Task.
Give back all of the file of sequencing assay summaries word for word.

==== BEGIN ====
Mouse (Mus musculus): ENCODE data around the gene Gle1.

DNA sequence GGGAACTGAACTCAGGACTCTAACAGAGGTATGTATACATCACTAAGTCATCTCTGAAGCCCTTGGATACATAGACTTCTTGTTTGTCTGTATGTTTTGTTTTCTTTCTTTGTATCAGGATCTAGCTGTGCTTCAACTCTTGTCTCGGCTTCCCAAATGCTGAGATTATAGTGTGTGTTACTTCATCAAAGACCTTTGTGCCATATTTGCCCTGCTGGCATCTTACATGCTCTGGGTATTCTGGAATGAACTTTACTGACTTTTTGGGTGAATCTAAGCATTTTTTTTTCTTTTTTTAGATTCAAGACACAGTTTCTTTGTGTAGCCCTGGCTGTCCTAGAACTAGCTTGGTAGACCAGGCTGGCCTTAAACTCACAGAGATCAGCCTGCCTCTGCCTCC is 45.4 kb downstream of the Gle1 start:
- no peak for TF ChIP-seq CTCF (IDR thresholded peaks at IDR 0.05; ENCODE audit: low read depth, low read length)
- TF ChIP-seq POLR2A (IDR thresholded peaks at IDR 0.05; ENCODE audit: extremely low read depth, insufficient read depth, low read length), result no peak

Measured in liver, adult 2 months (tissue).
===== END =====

Mouse (Mus musculus): ENCODE data around the gene Gle1.

DNA sequence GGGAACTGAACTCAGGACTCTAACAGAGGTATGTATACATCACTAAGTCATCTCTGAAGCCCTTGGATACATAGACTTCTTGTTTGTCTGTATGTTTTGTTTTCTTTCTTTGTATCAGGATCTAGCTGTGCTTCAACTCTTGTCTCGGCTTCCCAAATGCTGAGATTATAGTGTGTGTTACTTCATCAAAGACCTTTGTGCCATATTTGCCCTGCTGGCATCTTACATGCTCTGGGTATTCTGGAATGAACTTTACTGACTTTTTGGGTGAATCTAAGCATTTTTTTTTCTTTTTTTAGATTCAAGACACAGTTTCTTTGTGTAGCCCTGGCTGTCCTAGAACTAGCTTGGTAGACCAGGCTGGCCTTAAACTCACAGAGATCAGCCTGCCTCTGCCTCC is 45.4 kb downstream of the Gle1 start:
- no peak for TF ChIP-seq CTCF (IDR thresholded peaks at IDR 0.05; ENCODE audit: low read depth, low read length)
- TF ChIP-seq POLR2A (IDR thresholded peaks at IDR 0.05; ENCODE audit: extremely low read depth, insufficient read depth, low read length), result no peak

Measured in liver, adult 2 months (tissue).